Did you know that YOU are the most important piece of your college success?
Your time and experiences at NMSU fit together like a jigsaw puzzle – each piece must be put together with the intention of creating a successful college experience. Here at NMSU we identify the pieces of this puzzle as learning objectives for the Baccalaureate Experience, and we’re here to help you discover those pieces and a vision for your future.
Don’t be the missing piece!
If you’ve ever put together a puzzle, some pieces jump out at you, others you have to search for, and often you’ll find a piece that you don’t think will fit anywhere – but finally it does, and sometimes that piece is the one that completes the puzzle! On the downside, if you’re not paying attention a piece can fall to the floor, get eaten by the dog, or even just ‘go missing’ without you noticing.
Experienced ‘puzzlers’ develop a method or system for completing puzzles. They may select all of the ‘edge’ pieces first, put all the pieces with certain colors or patterns together, or work their way from one side to another. Regardless of their approach, what makes them successful is that they have a plan for how they will complete the puzzle, and they are intentional in making progress. When they’ve completed the puzzle, they experience a feeling of accomplishment, or ‘success’. However, if they get to the end and discover there is a missing piece, the picture is incomplete and they feel disappointed – and if there are multiple pieces missing, it’s even worse!
Employers expect college graduates to demonstrate certain knowledge, abilities, and behaviors (pieces). NMSU’s learning objectives for the baccalaureate experience (your college experience) name these skills and abilities. Each academic program has the pieces and a plan that will help you complete your own “puzzle”. Some pieces you will find through experiences outside of your formal coursework. But while all the pieces are available to you, it’s WHAT YOU DO WITH THEM that matters. Other people can help you find pieces or figure out where they fit, but ONLY YOU can pick them up and put them all together to create a complete picture.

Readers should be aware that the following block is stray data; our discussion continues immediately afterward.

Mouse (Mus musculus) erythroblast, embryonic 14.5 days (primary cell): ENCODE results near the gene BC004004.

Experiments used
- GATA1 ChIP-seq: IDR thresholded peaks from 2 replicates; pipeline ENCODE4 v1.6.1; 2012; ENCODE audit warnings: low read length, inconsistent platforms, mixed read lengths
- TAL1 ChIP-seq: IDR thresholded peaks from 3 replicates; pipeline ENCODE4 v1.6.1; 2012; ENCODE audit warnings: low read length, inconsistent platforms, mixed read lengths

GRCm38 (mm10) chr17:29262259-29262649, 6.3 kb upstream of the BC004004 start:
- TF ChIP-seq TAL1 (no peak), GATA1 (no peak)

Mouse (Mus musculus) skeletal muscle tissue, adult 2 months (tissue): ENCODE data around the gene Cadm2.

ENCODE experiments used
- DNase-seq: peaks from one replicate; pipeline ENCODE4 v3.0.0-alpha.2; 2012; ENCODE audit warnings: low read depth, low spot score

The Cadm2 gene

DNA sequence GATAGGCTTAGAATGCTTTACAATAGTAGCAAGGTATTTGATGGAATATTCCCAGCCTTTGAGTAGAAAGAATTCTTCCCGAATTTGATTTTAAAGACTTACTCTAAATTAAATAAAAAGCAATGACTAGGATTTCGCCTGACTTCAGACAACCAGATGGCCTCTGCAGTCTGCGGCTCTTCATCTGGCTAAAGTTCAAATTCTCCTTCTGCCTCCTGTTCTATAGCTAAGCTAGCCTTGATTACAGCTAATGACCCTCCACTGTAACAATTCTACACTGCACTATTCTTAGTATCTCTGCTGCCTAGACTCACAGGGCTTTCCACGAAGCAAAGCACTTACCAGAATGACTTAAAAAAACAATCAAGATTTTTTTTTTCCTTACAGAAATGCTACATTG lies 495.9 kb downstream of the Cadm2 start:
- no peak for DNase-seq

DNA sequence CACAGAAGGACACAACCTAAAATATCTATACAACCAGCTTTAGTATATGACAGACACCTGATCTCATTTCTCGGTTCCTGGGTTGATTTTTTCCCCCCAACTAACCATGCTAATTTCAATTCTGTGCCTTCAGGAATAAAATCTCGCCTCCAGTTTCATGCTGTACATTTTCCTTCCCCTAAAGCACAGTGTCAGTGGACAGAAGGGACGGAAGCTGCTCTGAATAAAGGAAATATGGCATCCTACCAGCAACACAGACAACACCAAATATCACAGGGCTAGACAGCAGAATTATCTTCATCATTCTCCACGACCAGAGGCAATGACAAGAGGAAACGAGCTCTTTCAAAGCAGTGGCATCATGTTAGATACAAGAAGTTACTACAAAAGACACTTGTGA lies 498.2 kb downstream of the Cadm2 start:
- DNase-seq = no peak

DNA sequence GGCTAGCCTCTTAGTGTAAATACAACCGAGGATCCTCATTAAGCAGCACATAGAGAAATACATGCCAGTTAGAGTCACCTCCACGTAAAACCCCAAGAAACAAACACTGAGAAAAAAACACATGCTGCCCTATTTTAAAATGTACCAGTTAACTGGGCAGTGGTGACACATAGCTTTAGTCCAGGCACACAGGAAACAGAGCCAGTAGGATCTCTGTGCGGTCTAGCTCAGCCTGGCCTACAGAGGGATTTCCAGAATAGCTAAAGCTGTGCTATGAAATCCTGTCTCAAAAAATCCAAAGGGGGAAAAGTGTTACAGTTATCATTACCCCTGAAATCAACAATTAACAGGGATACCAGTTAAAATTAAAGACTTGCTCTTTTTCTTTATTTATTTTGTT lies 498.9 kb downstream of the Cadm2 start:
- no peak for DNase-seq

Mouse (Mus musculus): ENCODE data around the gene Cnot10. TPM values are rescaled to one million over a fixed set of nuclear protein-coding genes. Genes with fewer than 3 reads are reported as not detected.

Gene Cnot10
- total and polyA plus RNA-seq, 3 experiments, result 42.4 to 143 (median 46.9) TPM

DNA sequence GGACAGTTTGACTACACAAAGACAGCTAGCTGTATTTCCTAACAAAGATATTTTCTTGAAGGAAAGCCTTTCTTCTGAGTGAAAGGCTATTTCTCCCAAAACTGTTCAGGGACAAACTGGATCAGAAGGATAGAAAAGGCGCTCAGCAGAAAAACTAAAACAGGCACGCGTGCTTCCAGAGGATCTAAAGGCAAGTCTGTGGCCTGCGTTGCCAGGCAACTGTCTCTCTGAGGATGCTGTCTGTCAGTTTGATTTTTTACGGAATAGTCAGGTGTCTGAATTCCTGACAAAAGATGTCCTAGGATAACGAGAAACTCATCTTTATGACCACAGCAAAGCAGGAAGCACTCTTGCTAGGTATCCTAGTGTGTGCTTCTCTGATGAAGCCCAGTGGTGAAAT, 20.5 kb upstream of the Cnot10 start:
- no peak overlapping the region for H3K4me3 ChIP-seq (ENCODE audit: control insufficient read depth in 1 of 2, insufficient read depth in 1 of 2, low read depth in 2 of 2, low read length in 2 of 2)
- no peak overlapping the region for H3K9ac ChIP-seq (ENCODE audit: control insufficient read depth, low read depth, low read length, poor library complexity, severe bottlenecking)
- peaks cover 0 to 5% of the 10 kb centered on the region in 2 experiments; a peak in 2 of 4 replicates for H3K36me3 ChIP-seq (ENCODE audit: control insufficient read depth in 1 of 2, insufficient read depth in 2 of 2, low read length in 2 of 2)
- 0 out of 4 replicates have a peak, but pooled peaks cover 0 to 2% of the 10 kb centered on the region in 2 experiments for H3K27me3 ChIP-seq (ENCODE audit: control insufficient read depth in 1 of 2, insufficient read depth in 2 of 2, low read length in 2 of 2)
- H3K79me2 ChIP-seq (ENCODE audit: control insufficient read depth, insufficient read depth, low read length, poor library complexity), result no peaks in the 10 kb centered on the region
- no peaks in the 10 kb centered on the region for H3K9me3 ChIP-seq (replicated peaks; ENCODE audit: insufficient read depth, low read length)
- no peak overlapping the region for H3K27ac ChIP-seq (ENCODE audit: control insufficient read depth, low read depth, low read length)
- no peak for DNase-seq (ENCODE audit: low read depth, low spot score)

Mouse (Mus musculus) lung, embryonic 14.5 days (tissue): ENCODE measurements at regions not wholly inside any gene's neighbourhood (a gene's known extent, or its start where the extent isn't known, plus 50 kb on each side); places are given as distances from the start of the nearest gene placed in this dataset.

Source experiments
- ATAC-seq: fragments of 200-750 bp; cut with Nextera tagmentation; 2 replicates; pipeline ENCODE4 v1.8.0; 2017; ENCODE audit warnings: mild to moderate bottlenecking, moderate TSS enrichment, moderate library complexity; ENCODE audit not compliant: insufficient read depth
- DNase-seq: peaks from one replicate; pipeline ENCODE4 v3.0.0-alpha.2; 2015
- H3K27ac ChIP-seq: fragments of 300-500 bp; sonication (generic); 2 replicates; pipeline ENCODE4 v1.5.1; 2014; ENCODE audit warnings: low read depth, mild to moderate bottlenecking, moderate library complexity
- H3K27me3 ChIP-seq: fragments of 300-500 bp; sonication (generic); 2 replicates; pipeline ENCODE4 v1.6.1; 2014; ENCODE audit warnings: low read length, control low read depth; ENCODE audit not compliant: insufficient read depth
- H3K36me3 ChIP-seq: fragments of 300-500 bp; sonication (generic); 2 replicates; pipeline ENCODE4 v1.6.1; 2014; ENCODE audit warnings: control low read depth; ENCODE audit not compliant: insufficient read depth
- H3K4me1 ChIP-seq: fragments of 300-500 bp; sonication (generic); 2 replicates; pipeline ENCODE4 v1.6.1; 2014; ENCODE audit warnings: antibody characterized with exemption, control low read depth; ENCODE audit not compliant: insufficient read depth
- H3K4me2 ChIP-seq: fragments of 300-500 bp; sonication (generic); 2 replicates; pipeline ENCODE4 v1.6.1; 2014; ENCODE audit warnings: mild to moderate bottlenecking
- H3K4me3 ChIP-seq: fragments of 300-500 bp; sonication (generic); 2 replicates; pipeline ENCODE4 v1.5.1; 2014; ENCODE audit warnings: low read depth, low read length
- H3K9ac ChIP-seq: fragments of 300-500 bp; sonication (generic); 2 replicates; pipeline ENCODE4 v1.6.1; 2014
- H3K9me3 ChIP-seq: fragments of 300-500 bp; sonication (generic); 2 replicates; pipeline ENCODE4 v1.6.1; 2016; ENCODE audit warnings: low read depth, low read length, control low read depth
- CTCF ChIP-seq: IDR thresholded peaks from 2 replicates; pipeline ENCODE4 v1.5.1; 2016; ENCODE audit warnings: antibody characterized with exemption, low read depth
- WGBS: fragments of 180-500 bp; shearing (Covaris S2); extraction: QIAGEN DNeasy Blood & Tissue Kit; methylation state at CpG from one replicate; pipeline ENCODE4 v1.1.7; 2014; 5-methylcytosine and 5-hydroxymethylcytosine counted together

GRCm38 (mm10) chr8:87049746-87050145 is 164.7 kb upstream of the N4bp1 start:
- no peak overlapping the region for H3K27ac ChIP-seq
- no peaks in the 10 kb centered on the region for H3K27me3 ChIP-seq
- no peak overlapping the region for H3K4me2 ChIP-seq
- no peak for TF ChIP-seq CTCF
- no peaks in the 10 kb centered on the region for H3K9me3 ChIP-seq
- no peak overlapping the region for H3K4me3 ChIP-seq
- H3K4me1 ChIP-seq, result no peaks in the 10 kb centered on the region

So how can you get started? Ask yourself the following questions, and consider the suggestions that follow. Then talk with a friend, a teacher, a coach, a staff person, an advisor, or an administrator about putting the pieces of your unique puzzle together.
Am I prepared to work in my chosen field? In my dream job?
- Use your academic studies to become the best candidate for entry-level positions in your chosen field. Volunteer to get experience in your field.
Do I take responsibility for my own learning, or do I think it’s my teachers’ responsibility?
- Take charge (be in control) of your own learning – seek out help when you need it. Look for opportunities to ‘become an expert’ in an area of interest. Teach someone else something you know. When you don’t get the grade you want, find out how to ‘do better’ next time. Apply what you learned in one class, to another class.